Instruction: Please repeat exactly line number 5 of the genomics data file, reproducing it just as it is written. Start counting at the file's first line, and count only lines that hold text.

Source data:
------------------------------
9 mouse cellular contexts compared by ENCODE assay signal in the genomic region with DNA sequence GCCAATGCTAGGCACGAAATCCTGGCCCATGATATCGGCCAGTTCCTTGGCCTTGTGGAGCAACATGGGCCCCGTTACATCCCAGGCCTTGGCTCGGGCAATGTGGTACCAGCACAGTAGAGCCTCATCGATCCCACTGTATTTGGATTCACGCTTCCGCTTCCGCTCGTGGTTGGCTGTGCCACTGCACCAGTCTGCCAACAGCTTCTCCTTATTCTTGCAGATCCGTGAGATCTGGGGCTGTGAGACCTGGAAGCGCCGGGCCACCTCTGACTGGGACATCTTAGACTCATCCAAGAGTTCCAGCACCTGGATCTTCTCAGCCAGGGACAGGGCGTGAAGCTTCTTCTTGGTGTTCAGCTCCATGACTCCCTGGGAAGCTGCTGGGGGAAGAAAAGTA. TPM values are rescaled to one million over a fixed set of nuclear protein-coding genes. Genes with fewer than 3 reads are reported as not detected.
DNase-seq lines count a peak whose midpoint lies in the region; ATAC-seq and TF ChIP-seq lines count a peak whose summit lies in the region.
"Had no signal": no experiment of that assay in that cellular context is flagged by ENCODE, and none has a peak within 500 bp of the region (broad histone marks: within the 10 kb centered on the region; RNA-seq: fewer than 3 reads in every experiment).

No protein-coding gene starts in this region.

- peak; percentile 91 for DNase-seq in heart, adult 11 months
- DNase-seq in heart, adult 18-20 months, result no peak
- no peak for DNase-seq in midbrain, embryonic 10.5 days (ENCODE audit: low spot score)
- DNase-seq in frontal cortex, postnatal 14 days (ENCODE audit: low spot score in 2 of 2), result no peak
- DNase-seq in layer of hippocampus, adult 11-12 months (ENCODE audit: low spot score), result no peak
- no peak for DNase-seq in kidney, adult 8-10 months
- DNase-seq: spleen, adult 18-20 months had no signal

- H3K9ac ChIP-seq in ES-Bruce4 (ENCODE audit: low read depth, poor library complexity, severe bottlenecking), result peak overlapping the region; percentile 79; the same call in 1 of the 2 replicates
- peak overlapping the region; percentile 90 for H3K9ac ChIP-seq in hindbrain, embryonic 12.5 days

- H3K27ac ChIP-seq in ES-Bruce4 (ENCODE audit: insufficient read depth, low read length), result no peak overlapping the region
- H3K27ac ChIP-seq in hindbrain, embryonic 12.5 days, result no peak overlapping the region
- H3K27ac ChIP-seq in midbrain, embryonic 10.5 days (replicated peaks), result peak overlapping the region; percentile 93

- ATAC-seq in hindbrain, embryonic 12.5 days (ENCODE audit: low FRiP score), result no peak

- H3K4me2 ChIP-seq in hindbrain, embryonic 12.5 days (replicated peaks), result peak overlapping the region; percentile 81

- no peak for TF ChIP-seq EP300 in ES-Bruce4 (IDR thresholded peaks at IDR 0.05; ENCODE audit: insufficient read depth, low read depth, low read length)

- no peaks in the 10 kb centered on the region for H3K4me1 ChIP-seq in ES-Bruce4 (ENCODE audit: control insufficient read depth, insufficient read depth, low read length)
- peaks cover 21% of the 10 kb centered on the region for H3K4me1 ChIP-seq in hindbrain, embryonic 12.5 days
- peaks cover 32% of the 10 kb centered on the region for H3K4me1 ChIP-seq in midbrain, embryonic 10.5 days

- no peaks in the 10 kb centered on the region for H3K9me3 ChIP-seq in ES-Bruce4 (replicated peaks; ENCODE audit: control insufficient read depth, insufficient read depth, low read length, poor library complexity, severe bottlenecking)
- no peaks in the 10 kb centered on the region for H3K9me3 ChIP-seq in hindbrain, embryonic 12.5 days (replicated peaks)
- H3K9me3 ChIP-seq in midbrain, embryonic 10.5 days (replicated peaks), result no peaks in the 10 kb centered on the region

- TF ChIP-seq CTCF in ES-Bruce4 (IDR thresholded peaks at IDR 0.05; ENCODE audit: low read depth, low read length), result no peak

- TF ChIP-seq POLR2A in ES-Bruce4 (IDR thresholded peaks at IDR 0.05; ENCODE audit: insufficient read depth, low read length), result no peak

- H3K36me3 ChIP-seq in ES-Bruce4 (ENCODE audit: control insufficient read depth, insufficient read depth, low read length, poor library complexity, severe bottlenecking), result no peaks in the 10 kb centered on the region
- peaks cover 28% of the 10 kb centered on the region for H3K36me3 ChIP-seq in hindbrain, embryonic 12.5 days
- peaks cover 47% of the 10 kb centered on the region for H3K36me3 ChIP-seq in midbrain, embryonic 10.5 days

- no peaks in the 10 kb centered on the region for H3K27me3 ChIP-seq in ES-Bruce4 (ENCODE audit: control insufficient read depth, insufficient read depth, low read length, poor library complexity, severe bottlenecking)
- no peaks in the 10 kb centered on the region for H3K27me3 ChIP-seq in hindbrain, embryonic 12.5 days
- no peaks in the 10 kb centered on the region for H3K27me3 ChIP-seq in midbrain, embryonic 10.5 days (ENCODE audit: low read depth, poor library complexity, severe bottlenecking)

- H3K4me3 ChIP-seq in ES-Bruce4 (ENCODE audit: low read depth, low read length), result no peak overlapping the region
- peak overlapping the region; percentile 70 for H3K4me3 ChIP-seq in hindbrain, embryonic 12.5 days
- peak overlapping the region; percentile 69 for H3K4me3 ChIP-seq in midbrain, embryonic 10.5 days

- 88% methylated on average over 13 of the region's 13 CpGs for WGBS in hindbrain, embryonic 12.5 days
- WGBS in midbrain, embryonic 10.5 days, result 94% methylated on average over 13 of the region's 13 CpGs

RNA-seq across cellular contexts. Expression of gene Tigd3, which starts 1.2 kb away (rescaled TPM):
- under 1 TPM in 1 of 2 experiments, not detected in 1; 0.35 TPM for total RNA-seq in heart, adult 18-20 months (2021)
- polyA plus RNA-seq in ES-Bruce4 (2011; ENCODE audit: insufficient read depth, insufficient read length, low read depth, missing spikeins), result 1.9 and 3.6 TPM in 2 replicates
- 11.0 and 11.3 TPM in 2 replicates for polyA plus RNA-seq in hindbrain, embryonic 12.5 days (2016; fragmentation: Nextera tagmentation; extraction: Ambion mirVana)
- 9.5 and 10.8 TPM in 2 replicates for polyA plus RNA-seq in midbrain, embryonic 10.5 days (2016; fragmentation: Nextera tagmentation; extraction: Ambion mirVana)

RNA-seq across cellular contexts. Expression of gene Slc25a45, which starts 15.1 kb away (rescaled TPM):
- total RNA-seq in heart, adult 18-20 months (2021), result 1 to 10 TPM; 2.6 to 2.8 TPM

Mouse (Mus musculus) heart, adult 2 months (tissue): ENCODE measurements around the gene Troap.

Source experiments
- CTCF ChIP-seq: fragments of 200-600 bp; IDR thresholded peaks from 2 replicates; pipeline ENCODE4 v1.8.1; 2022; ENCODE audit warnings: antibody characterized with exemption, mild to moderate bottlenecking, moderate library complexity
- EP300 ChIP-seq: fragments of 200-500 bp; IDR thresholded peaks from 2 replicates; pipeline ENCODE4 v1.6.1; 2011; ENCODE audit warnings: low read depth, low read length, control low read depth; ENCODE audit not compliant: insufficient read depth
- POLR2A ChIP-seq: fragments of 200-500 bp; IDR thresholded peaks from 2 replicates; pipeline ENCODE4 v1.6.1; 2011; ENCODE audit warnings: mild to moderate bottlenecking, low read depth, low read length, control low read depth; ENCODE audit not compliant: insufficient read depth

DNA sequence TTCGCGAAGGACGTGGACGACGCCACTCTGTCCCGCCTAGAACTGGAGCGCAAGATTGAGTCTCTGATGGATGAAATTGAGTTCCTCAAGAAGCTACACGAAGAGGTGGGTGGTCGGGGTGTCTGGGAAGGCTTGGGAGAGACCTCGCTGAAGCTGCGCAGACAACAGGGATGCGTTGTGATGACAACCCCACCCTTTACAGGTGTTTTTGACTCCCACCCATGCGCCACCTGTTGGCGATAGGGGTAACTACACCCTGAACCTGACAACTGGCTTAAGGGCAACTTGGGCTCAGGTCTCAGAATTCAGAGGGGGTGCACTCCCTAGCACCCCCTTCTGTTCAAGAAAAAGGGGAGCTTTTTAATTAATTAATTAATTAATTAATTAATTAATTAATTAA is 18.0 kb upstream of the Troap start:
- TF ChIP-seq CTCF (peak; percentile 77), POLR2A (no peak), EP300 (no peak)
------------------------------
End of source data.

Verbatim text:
- peak; percentile 91 for DNase-seq in heart, adult 11 months